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Bremerton veteran finds calling as a wildlife photographer
Dena Scott’s 21-year Naval career did not prepare her for the day she would be standing face-to-face with a bald eagle.
“I touched his perch,” said Scott. “That made him really mad, and he tells you just what he’s thinking in that picture.”
The photo that Scott snapped of the bald eagle named “D.I.”— short for Destruction Island which is where he was found and rescued by the Northwest Raptor Center — was the piece selected by a panel of judges for the Collective Visions Gallery Show in Bremerton running through Jan. 28.
The art show features 137 new and established artists from the Pacific Northwest chosen from more than 840 entries. The show brings in some big names from around the state, such as painter Anna Hoey and calligrapher Iskra Johnson. There are $6,000 in cash prizes, including a $1,500 top prize for best in show.
“The show is an excellent way for new artists to make a splash and connect with those that have been doing this for decades,” said Tess Sinclair, a member artist of Collective Visions.
For Scott, the event marks the beginning of a new life she never had the time for during her military service. Scott started as a boiler technician, and ended as a senior chief petty officer. She served aboard five different ships — the USS Lincoln, USS Camden, USS Sierra, USS Simon Lake and USS Canopus. However, the former sailor said, it was only after her Navy career ended that she found her calling as an artist.
“This is what she’s going to be when she grows up,” joked Kristi Van Niel, a friend who first encouraged her to enter her wildlife photography into the show.
Scott explained that wherever her ship sailed, from France to Iraq, she always had her camera by her side to capture images. What she loved then, as she does now, was the sense of adventure and mystery in new landscapes.
After retiring from the Navy, Scott was at a loss of what to do with herself. She described the job market as “dire,” and recalled briefly trying her hand at commercial photography, mostly babies and engagement photos. But these ventures weren’t satisfying financially or emotionally.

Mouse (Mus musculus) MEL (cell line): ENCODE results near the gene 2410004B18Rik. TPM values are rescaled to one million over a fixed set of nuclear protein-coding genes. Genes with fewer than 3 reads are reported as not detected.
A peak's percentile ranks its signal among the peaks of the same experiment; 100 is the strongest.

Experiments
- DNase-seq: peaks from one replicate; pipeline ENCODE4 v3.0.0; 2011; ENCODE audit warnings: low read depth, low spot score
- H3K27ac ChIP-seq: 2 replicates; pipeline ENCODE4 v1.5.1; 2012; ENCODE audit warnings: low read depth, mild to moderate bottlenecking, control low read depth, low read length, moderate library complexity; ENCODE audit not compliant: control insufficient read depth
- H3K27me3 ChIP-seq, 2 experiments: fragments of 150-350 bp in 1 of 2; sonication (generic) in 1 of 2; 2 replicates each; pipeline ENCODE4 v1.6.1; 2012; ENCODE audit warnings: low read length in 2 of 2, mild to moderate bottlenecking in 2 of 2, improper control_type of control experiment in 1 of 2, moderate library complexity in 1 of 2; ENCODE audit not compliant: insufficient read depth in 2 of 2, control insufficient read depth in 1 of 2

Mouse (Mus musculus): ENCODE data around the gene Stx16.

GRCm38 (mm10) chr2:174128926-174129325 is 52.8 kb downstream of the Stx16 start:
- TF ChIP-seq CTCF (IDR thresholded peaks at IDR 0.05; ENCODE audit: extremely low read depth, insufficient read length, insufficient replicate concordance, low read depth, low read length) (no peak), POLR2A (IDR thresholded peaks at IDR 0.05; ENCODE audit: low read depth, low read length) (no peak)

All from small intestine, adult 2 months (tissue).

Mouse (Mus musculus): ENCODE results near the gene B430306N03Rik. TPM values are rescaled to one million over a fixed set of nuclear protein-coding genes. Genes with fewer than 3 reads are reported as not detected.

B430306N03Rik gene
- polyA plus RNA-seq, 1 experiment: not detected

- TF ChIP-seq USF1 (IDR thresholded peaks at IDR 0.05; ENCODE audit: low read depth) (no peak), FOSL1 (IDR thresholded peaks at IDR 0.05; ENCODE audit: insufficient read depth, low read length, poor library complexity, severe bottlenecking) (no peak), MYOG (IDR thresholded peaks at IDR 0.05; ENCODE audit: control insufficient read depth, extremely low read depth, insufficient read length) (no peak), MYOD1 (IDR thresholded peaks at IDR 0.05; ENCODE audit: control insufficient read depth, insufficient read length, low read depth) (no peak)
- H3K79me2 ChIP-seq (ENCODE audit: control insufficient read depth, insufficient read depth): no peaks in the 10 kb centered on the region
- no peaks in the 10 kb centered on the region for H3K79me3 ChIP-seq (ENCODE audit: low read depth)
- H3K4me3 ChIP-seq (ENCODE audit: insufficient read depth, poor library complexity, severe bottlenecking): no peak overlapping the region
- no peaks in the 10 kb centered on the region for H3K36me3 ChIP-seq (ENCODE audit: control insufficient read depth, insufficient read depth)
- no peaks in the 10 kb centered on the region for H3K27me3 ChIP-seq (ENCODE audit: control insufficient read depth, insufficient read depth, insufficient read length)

As a sailor, Scott toured the world. As a wildlife photographer, she hopes to find adventure in her own backyard.
Scott and her friend took a trip up to the Northwest Raptor Center in Sequim where volunteers help rehabilitate injured hawks, eagles and owls then release them back into the wild. On a whim, she asked if she could photograph the birds in their habitats and create postcards for the center.
With her lens, she captured two eagles cutting through the air like a pair of fighter jets, a blue heron perched gracefully on the water, a newborn barn owl and a tight portrait of D.I. which she titled “The Face of America.”
“I guess there is a patriotism in me which shows through my work,” Scott said. “But when you see an eagle in full flight, you can’t help but gasp and be reminded of all the reasons why it’s the symbol of America in the first place.”
In addition to taking photos for the center, Scott works as a volunteer and is training to handle hawks and eagles on her arm.
Scott’s first two entries were rejected by the artist jury. Each artist was allowed up to three entries, but it took some time before Scott heard back about “Face of America.”
“That one means a lot to me,” Scott said. “When they told me it was selected, I stared at the email for a long time. I couldn’t believe it.”
Scott plans to pursue a full-time career as a wildlife photographer around Kitsap County.